Peter Suderman at The American Scene is glad he didn’t have to write a review of Up:
That Pixar’s marvelous, moving, and altogether astounding Up deserves every one of its accolades, and perhaps more, should be obvious just a few minutes into the film. But I feel a least a little bit sorry for the critics who had to sing the film’s praises. Yes, I love writing about film, and that love is rooted in a passion for sharing — some of my friends might call it pushing — great cinema with others. But every now and then, a movie comes along that’s so effortlessly delightful that I just want it to be mine, a treasure that I don’t have to share.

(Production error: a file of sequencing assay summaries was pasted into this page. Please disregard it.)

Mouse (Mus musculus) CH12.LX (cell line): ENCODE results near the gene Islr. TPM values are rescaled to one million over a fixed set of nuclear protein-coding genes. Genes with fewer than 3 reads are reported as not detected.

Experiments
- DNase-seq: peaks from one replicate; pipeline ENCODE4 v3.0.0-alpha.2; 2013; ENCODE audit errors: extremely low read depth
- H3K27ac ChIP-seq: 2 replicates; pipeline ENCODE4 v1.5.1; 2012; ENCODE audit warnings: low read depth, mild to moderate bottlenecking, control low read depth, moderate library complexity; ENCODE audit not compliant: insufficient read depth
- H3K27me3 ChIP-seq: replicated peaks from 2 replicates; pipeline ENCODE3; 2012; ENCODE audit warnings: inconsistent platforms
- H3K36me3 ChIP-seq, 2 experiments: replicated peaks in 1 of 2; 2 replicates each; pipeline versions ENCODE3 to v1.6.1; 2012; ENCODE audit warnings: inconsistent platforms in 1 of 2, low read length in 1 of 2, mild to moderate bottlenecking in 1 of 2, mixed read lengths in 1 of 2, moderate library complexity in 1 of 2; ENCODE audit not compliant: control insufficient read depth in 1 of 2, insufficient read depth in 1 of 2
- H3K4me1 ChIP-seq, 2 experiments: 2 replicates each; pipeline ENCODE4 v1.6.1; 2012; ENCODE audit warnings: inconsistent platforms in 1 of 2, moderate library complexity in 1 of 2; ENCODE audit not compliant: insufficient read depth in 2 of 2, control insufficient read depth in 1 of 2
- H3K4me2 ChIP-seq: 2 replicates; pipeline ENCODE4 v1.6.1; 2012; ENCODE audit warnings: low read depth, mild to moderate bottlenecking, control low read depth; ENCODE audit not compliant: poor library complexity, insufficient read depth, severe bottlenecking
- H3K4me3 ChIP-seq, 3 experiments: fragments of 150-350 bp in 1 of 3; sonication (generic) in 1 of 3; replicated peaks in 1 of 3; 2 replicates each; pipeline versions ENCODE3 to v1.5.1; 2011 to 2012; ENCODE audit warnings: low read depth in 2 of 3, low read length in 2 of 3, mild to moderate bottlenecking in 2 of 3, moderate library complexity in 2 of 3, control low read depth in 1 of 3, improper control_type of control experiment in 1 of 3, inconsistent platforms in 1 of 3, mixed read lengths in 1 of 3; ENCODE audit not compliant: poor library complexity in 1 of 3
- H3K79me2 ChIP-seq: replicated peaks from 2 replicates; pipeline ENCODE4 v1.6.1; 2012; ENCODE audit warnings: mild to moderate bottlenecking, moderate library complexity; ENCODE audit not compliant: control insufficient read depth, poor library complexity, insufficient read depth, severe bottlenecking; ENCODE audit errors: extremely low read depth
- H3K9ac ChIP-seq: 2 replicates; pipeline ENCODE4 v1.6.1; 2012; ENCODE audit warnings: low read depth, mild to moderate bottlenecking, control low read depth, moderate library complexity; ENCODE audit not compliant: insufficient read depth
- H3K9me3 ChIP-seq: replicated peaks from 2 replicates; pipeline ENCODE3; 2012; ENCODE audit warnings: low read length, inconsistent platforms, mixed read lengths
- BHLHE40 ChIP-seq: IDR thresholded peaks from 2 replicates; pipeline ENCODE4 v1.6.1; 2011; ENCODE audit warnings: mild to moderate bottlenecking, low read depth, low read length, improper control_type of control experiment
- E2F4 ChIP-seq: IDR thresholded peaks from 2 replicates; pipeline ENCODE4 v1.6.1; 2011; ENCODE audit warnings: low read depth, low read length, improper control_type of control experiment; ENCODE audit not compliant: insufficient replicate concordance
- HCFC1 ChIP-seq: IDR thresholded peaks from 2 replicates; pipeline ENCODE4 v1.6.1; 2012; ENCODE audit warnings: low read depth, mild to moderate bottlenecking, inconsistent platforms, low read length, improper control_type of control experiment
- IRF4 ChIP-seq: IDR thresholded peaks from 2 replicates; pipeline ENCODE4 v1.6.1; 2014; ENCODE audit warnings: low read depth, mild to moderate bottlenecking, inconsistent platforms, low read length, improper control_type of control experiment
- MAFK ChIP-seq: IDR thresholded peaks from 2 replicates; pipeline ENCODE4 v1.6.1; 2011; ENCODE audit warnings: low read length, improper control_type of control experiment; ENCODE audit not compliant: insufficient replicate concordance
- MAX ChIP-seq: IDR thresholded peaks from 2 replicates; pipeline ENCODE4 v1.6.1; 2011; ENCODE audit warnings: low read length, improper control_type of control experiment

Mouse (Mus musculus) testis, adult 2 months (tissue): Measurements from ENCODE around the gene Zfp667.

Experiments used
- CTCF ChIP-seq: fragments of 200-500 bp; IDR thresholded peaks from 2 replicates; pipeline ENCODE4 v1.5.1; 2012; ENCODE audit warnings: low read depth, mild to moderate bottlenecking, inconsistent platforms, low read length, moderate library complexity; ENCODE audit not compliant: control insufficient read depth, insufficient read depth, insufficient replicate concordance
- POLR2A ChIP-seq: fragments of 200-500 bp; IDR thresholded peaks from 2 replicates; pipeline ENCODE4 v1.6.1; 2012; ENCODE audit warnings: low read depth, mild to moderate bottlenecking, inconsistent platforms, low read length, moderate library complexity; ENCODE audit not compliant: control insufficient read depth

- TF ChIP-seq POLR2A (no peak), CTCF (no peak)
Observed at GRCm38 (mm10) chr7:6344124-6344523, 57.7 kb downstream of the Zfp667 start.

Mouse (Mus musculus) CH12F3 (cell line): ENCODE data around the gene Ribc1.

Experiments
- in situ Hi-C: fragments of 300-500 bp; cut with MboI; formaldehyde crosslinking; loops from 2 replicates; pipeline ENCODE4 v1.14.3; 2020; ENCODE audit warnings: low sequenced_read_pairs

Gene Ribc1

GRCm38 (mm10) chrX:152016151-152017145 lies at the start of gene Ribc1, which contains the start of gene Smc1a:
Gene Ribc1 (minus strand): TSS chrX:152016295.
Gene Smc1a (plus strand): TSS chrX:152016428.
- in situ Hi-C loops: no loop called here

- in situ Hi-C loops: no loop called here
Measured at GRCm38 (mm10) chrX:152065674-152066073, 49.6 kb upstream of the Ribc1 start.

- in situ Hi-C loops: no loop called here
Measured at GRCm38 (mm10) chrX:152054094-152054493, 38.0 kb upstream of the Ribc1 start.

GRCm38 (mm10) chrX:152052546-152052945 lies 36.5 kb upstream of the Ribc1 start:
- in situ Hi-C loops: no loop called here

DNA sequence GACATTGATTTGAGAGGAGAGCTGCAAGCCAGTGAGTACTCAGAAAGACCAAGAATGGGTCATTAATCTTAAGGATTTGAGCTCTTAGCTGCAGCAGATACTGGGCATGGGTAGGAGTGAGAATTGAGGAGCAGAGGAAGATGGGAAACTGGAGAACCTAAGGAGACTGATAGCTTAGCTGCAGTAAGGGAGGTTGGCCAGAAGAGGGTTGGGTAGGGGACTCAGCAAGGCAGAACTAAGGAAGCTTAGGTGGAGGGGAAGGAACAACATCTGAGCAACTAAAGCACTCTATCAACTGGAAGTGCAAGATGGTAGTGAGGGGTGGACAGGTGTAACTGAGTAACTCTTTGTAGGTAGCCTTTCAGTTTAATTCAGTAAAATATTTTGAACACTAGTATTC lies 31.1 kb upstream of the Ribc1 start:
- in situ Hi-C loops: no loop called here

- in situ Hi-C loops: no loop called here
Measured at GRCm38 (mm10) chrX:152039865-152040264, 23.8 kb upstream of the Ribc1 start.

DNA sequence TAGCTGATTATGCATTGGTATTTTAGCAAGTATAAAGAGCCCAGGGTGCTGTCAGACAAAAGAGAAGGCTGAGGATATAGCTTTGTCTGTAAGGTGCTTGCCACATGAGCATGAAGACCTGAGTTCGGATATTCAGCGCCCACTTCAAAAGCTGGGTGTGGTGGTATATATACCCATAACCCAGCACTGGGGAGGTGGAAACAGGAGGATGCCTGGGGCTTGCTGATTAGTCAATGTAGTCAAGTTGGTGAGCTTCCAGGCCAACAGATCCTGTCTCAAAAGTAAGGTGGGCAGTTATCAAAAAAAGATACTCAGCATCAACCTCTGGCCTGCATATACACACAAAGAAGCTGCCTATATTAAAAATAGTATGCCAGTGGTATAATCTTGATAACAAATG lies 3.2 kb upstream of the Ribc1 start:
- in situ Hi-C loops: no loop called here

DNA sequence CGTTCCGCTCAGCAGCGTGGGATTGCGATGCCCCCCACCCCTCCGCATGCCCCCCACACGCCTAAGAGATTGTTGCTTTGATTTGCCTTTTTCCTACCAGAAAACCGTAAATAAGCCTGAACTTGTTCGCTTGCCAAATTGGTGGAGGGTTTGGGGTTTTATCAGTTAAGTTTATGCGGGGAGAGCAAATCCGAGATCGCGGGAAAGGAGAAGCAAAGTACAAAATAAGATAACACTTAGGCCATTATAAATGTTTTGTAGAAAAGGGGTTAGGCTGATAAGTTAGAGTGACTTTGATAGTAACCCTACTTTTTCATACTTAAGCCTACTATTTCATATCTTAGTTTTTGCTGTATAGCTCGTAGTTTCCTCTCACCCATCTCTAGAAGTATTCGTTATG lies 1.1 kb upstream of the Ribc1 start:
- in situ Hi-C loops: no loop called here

This seems like an odd contention for a film critic to make: Isn’t criticism a kind of proselytizing? Isn’t criticism about nothing else but sharing a love of film (even if that love is sometimes disappointed) with others?
I’m glad I don’t have to write about it in a comprehensive or authoritative way, to summarize its plot or characters and make a careful case for its greatness. Doing so, even to rave, requires putting at least a bit of distance between oneself and one’s subject, and with a film as elegant and lovely and honestly heartfelt as Up, that’s not something I ever want to do.
Does critiquing a film put distance between the critic and the movie? Can’t it bring even a critic closer to a film, by helping him or her better understand his or her own reaction to it?
Perhaps it’s for the best that Suderman was not compelled to review Up after all…
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